1.29.2005

Logan man electrifies history

The Herald Journal - 11.01.03
By David Nelson


At 4 p.m. sharp, Ray Somers asked if I'd like the "10-minute tour" of his "Electronics Museum" in the back room of Somer's Video in downtown Logan.

"Don't write that down," the old man chided as I started to take notes on the collection of antique radios, computers, player pianos and anything else electronic he has accumulated during the 66 years he's lived in Logan. "Just listen to the story. You can ask questions later."

So Somers begins the stories, looking out through a pair of thick frames that slide down his nose as he talks. He repeatedly postpones the questions, shuffling through his museum with a well-worn brown hat that never leaves his head.

Somers likes stories. As we make our way down the first aisle in the room crowded with nearly 500 pieces of electric history, he launches into one tale after another. The big wooden radios on the floors, smaller ones stacked on top of those and shelves of electronics stacked to the 15-foot high ceiling listen, like they always have, to his stories.

He pauses periodically to let each claim of "this is the first ..." or "this is the oldest ..." sink in, but never long enough for me to respond appropriately or ask a follow-up question.

At last, he relents and lets me write some of it down.

He begins the 10-minute tour by pointing out a physical timeline of the evolution from wire to reel-to-reel to cassette recorders along one wall. He pulls me by the elbow over to a row of "the three great video games" -- the original arcade versions of Space Invaders, Donkey Kong Jr. and Asteroids.

He pulls out a seven-inch-long blue tube, explains that it's an antique record, puts it on a black cylinder phonograph from 1900 and flips the switch. But Somers only lets the old-time music play for 15 seconds or so -- there are more treasures to explain and we're eating up the promised 10 minutes quickly.

So we move to a Victor phonograph that had a purchase price of $1,500 in 1927. Up next is a heavy wooden cabinet, labeled "Duesenberg," that Somers called "the biggest, finest radio ever made." Then he points up to a shelf that holds the same type of radio that received the SOS call from a sinking Titanic in 1912.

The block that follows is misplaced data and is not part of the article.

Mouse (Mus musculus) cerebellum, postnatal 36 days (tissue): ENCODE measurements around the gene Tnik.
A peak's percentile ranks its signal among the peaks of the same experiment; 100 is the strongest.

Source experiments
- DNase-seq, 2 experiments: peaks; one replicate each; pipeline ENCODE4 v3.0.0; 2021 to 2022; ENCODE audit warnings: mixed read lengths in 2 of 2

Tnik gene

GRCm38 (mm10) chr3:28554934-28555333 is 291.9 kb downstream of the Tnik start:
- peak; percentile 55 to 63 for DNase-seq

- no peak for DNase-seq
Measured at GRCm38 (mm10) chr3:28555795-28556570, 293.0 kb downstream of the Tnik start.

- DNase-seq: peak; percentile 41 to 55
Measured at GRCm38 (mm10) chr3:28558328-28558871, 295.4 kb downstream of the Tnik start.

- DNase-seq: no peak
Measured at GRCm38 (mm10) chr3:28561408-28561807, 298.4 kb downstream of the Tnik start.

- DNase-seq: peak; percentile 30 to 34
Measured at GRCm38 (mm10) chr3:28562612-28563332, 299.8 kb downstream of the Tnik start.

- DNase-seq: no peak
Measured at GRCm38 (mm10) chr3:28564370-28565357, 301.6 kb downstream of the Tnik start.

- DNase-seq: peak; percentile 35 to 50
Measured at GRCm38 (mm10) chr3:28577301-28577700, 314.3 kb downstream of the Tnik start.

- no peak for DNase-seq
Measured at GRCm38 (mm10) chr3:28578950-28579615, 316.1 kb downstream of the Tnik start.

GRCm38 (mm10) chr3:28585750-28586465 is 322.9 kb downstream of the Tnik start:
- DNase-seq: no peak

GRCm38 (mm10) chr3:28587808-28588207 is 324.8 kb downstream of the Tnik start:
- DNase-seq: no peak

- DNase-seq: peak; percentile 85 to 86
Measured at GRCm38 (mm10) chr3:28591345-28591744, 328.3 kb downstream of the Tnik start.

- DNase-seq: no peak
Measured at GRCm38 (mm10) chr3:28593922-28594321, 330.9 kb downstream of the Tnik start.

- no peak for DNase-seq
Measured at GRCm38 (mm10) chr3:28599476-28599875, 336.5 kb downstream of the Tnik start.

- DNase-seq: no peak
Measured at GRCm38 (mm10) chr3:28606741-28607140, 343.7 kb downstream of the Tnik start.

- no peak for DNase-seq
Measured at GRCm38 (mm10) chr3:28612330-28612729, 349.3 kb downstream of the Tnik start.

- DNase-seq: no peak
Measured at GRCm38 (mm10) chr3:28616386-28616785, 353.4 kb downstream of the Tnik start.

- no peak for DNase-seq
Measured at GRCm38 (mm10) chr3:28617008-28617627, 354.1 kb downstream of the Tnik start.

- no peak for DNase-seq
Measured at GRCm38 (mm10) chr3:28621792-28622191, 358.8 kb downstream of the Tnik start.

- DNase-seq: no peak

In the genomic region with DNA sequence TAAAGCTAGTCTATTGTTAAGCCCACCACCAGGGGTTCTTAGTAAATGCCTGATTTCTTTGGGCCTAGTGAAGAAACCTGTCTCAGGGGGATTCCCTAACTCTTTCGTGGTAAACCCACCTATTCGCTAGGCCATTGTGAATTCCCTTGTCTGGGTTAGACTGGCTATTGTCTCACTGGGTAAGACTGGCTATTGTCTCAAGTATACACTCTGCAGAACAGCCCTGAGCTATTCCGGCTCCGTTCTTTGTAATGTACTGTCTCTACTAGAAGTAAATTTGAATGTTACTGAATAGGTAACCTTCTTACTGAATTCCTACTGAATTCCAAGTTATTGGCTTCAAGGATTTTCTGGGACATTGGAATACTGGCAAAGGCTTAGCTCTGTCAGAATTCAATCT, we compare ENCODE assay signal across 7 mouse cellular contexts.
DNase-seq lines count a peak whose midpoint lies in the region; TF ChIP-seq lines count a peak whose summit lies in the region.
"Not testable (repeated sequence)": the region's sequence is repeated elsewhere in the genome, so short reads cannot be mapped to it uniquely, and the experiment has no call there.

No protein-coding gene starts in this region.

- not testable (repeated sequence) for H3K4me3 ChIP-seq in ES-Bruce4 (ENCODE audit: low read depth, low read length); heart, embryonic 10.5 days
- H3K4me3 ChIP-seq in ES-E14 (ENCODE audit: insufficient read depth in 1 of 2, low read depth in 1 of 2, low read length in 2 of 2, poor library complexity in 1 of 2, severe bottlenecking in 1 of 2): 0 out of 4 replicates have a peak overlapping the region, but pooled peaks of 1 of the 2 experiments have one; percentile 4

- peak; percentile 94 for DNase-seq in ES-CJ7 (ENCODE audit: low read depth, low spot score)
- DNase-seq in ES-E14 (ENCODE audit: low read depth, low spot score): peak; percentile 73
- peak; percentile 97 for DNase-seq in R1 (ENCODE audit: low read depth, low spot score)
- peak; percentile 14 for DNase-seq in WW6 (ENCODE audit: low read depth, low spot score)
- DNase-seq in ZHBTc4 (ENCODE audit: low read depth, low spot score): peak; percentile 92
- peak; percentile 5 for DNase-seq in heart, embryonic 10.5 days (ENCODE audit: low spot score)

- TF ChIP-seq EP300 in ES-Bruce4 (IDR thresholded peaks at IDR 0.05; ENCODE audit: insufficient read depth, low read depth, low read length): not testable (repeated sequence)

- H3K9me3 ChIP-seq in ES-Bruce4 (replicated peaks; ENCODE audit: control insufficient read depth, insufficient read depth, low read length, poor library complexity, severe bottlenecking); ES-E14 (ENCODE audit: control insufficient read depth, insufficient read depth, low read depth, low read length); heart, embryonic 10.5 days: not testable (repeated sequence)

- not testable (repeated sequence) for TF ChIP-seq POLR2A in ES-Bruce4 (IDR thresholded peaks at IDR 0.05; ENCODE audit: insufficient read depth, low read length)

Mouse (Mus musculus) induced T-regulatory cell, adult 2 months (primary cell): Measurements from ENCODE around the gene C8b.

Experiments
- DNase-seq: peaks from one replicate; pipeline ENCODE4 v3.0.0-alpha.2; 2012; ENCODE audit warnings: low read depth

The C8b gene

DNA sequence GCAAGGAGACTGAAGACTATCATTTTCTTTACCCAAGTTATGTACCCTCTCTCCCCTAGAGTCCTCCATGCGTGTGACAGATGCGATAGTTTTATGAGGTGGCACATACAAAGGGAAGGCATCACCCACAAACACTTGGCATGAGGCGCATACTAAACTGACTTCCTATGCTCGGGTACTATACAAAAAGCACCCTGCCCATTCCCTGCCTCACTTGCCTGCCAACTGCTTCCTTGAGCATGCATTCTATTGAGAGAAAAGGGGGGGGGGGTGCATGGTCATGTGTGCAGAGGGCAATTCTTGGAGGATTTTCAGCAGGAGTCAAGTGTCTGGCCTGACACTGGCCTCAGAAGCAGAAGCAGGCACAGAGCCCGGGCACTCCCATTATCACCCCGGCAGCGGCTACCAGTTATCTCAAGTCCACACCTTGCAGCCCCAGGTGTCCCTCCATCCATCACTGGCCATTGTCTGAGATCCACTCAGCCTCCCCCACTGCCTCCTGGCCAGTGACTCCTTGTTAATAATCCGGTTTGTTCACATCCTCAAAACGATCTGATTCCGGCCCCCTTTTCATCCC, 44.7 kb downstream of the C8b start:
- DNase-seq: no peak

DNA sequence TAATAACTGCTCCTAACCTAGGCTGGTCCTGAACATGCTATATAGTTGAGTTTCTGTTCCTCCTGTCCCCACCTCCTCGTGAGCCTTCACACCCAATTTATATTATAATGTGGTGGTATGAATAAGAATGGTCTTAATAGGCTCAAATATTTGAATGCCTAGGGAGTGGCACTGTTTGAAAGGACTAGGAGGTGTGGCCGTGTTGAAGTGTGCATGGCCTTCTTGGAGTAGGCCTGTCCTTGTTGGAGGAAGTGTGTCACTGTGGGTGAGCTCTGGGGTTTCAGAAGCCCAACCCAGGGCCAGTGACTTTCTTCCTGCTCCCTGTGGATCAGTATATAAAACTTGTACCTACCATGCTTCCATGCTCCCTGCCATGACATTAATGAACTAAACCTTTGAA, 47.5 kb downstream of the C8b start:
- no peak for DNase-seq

"Now that's history," he said, about the same time I realize the idea of getting through the exhibit in 10 minutes is also lost in the past. "There's pieces in here you can't beg, borrow or steal anywhere."

The 86-year-old Somers is history, too. He's a collector, a historian, an author, a fix-it man, a businessman and a Cache Valley personality.

He drove into Logan in 1937 in a Model-T Ford. The plan was to attend Utah State Agricultural College, but a year later he had a radio repair shop set up on Center Street. He bought a collection of records in 1940, and has haunted bid sales, estate auctions and everything else since then to find more pieces to fix or refurbish. Then he bought the Somer's Video building at 70 W. Center St. in 1947, and the back room eventually became home to the collection.

It's the one subject that takes Somers away from giving the history lesson. The video store building sold last June, and while the collection is still intact in the room behind a glass sliding door at the rear of the building, there's no guarantee it will stay there.

"How long we can stay, I don't know," Somers said of the sale agreement that doesn't have a timeframe for moving his pet project.

He wants the pieces to stay together as a collection, but knows he can't find or afford a new home big enough for them. He laments that Logan city has no museum to keep the pieces, which he would happily donate. And he gets sentimental contemplating the future, because he's happy to have built the museum, but sad that more people don't share the place that gives Somers joy.

"The time of reality is now," said Somers, and then he repeats the cryptic statement about the undecided future for emphasis.

We finally make it through four aisles of equipment, from 1920s radios to old penny slot machines from Northern Utah's general stores to an Apple computer from 1985. It's entertaining, and exhausting, to hear the endless stories that mix radio expertise, knowledge of Cache Valley and the experiences from 86 years on Earth. I thank Somers for his time, needing to get going after receiving much more than the 10 minutes I was originally offered.

"One more story?" he asks, my left foot already out the door.

"Well, OK Ray."

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